KEN Clarke denied today that being moved from UK Justice Secretary to minister without portfolio was a humiliation.
The 72-year-old Tory "big beast" told reporters: "Being offered a job in the Cabinet at my age? Don't be so daft. It's rather a privilege, I think."
His move was one of the key changes made by David Cameron to his new-look Cabinet today in a reshuffle designed to rejuvenate the coalition Government.
The veteran former chancellor is being given a roving "wise head" role with Cabinet status.
Also losing their present roles are Conservative co-chairman Baroness Warsi, Welsh Secretary Cheryl Gillan and Environment Secretary Caroline Spelman.
The first two indicated their departures via Twitter while sources confirmed that Ms Spelman was set to leave the top table altogether.
Three female departures will mean Mr Cameron must recruit others from the ranks if he is to maintain his long-held desire to boost the number of women in government.
There is also a return to the front benches for former Liberal Democrat Treasury minister David Laws.
The MP, who was forced to resign over his parliamentary expenses just weeks after taking office, is in line to replace Sarah Teather as education minister, according to sources.
Health Secretary Andrew Lansley, who has had a tough time over NHS reform, is to become Leader of the House of Commons, according to reports.
Work and pensions minister Chris Grayling is replacing Ken Clarke as Secretary of State for Justice, Downing Street said.
Answering questions outside his home, Mr Clarke was upbeat about his move from the Ministry of Justice, where his approach to sentencing of criminals drew criticism from some on the right of his own party.
He said: "I agreed with David (Cameron) when I arrived I would do it for a couple of years, that is the agreement we had when he appointed me and that is what we have stuck to.
"I'm rather pleasantly surprised he has asked me to stay on in the Cabinet doing a different role."
He added: "But I never thought I would be back in the Government in the first place and at my age you do occasionally have to step down from a heavy departmental role before you suddenly realise you can no longer quite handle it."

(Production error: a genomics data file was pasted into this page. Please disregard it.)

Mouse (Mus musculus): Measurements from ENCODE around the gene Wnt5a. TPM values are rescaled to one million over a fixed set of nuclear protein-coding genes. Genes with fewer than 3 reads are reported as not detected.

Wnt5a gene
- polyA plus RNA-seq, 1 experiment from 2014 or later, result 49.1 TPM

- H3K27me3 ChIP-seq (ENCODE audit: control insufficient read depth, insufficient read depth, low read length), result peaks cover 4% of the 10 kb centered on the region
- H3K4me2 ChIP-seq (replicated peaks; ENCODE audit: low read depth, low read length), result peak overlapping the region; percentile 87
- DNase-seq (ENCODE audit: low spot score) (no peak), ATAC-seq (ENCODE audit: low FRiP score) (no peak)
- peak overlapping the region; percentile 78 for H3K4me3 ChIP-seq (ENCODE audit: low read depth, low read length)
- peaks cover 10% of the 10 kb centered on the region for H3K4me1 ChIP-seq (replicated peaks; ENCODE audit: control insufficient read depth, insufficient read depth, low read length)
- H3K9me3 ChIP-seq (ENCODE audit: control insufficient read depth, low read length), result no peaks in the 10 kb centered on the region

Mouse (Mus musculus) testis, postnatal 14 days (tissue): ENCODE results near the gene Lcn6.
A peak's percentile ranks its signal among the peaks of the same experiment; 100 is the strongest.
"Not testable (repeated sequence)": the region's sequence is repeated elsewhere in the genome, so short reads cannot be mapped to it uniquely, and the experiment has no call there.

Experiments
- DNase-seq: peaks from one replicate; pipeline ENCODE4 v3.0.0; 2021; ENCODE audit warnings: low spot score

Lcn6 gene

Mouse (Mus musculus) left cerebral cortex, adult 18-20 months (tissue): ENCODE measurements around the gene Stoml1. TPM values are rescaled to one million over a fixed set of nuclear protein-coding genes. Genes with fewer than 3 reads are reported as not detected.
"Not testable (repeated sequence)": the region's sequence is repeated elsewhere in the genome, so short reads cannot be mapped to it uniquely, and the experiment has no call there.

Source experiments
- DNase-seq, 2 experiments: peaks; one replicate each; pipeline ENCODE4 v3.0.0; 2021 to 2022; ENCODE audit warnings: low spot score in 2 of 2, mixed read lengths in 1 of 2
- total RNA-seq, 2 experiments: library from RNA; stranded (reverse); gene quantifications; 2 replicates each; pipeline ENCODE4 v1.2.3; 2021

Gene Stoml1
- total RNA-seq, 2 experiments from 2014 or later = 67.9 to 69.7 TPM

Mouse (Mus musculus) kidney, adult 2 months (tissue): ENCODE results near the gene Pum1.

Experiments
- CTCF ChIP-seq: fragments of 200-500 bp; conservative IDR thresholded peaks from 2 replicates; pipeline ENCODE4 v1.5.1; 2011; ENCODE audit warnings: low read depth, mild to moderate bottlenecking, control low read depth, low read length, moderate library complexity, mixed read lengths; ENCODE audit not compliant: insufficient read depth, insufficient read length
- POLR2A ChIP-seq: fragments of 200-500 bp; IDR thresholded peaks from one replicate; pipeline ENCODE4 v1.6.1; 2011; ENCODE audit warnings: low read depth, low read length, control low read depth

Asked if the reshuffle was a sign of a move to the right from the Government, Mr Clarke said: "Not remotely, no."
The details of Mr Clarke's new role were still being finalised but he told reporters it would involve the economy and security.
A planned meeting of the Cabinet today was cancelled as Mr Cameron met with senior colleagues to fit the final pieces of the complex reshuffle jigsaw into place.
But when it does meet tomorrow, there will be a raft of familiar faces sat in their usual seats after it was confirmed several key ministers will not be shifted.
Chancellor George Osborne, who was booed last night at the Paralympics, Foreign Secretary William Hague and Home Secretary Theresa May were already considered safe.
But senior Number 10 sources confirmed today that Work and Pensions Secretary Iain Duncan Smith and Education Secretary Michael Gove would also remain in place.
"The Prime Minister considers them key reformers and he wants them to stay in place to get the job done," the source indicated.
The first confirmed appointment of the reshuffle was Andrew Mitchell as the new chief whip - a move disclosed late last night.
Mr Mitchell leaves his post as Secretary of State for International Development to replace Patrick McLoughlin, who is expected to be given a new job, in the key enforcer role for a Tory party that has become increasingly rebellious.
The reshuffle is expected to see ministerial jobs given to a raft of new faces from the 2010 intake as Mr Cameron attempts to build the team he wants around him in the run-up to the next general election.
Although both sides of the coalition have lost key cabinet ministers since the Government was formed in May 2010, this is the first major planned overhaul of the administration.
Mr Cameron has always made clear his dislike of past traditions for regular reshuffles but will hope the changes will reinvigorate his government.
Last night and this morning he held talks with colleagues in his more discreet House of Commons office - seen as a sign of delivering bad news.
He later returned to Downing Street.
Lady Warsi had appealed to the Prime Minister to allow her to carry on in the post but she was widely expected to be moved on.
The peer used her official @ToryChairman Twitter account this morning to confirm she was "signing off", saying it had been "a privilege and an honour to serve my party as co-chairman".
Transport minister Theresa Villiers is replacing Owen Paterson as Northern Ireland Secretary.